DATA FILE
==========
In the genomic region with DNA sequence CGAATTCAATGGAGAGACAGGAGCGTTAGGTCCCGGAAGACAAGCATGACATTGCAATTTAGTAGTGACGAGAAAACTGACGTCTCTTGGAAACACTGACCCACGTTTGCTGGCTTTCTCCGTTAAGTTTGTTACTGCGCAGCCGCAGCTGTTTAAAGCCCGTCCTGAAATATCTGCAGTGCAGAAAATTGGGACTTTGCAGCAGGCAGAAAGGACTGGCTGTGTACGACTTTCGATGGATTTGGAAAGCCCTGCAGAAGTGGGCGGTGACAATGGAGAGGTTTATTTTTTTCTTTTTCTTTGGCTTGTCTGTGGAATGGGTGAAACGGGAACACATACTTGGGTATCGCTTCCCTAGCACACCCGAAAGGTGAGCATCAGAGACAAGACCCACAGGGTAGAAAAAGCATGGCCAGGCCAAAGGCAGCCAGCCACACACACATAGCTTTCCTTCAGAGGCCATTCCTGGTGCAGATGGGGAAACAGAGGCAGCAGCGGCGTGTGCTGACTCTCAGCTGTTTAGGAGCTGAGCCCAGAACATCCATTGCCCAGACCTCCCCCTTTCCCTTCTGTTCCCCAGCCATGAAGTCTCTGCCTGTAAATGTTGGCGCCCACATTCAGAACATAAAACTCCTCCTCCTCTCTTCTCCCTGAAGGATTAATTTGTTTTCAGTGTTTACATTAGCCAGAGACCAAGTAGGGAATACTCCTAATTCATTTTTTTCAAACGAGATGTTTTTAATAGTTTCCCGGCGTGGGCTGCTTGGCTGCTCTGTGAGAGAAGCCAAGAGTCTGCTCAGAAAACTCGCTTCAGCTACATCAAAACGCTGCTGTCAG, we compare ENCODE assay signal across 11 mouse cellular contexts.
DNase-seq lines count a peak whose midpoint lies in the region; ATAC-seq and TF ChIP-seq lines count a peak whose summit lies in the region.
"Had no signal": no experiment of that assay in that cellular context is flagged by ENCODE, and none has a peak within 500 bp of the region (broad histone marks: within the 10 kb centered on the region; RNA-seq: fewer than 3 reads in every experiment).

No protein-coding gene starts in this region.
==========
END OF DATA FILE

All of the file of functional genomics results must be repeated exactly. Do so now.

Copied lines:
In the genomic region with DNA sequence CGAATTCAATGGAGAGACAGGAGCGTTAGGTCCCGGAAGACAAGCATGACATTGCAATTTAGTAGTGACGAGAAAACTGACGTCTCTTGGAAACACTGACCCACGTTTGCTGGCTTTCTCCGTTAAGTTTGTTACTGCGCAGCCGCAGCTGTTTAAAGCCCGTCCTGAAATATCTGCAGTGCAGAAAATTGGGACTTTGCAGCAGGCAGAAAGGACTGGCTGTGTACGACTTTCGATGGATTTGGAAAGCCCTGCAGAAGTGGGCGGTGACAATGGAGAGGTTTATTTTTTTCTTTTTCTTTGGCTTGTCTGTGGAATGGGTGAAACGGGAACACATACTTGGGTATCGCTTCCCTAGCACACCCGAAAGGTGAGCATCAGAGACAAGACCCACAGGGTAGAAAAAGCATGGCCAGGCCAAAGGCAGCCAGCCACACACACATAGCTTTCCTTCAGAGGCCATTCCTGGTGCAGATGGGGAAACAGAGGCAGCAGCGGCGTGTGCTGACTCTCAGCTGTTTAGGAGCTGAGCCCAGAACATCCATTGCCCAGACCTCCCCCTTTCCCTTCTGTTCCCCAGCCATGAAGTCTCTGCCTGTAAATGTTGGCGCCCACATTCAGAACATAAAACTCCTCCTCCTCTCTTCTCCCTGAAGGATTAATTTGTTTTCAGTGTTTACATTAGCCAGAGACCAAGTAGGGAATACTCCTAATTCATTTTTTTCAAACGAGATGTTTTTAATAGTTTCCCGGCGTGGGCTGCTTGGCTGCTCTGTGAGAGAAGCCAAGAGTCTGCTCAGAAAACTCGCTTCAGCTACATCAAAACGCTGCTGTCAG, we compare ENCODE assay signal across 11 mouse cellular contexts.
DNase-seq lines count a peak whose midpoint lies in the region; ATAC-seq and TF ChIP-seq lines count a peak whose summit lies in the region.
"Had no signal": no experiment of that assay in that cellular context is flagged by ENCODE, and none has a peak within 500 bp of the region (broad histone marks: within the 10 kb centered on the region; RNA-seq: fewer than 3 reads in every experiment).

No protein-coding gene starts in this region.